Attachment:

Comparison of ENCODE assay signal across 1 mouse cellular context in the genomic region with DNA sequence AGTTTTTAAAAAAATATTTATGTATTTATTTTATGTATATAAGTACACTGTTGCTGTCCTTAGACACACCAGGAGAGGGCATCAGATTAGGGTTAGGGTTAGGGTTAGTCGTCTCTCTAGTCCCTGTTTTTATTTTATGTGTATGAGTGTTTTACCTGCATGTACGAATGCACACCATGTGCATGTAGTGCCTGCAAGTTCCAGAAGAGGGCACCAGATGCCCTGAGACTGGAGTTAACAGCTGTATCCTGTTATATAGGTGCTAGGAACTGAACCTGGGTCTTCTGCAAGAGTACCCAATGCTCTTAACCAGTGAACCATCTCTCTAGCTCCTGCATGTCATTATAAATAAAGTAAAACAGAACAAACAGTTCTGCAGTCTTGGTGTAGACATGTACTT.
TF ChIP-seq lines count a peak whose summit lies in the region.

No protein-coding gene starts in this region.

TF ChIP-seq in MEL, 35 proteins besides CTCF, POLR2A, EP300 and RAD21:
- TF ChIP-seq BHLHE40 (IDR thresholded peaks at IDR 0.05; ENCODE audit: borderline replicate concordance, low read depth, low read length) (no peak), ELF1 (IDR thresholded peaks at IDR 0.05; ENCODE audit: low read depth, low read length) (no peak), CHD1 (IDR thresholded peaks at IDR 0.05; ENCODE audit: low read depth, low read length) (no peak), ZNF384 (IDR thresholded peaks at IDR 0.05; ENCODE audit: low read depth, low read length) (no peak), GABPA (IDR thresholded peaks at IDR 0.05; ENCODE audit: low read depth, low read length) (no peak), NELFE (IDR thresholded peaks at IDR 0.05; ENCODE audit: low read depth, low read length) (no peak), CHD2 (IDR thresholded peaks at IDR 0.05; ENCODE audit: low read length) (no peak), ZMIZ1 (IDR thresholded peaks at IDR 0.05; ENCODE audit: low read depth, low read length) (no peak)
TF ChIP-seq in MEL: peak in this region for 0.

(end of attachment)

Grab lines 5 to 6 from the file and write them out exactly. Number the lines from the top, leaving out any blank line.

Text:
- TF ChIP-seq BHLHE40 (IDR thresholded peaks at IDR 0.05; ENCODE audit: borderline replicate concordance, low read depth, low read length) (no peak), ELF1 (IDR thresholded peaks at IDR 0.05; ENCODE audit: low read depth, low read length) (no peak), CHD1 (IDR thresholded peaks at IDR 0.05; ENCODE audit: low read depth, low read length) (no peak), ZNF384 (IDR thresholded peaks at IDR 0.05; ENCODE audit: low read depth, low read length) (no peak), GABPA (IDR thresholded peaks at IDR 0.05; ENCODE audit: low read depth, low read length) (no peak), NELFE (IDR thresholded peaks at IDR 0.05; ENCODE audit: low read depth, low read length) (no peak), CHD2 (IDR thresholded peaks at IDR 0.05; ENCODE audit: low read length) (no peak), ZMIZ1 (IDR thresholded peaks at IDR 0.05; ENCODE audit: low read depth, low read length) (no peak)
TF ChIP-seq in MEL: peak in this region for 0.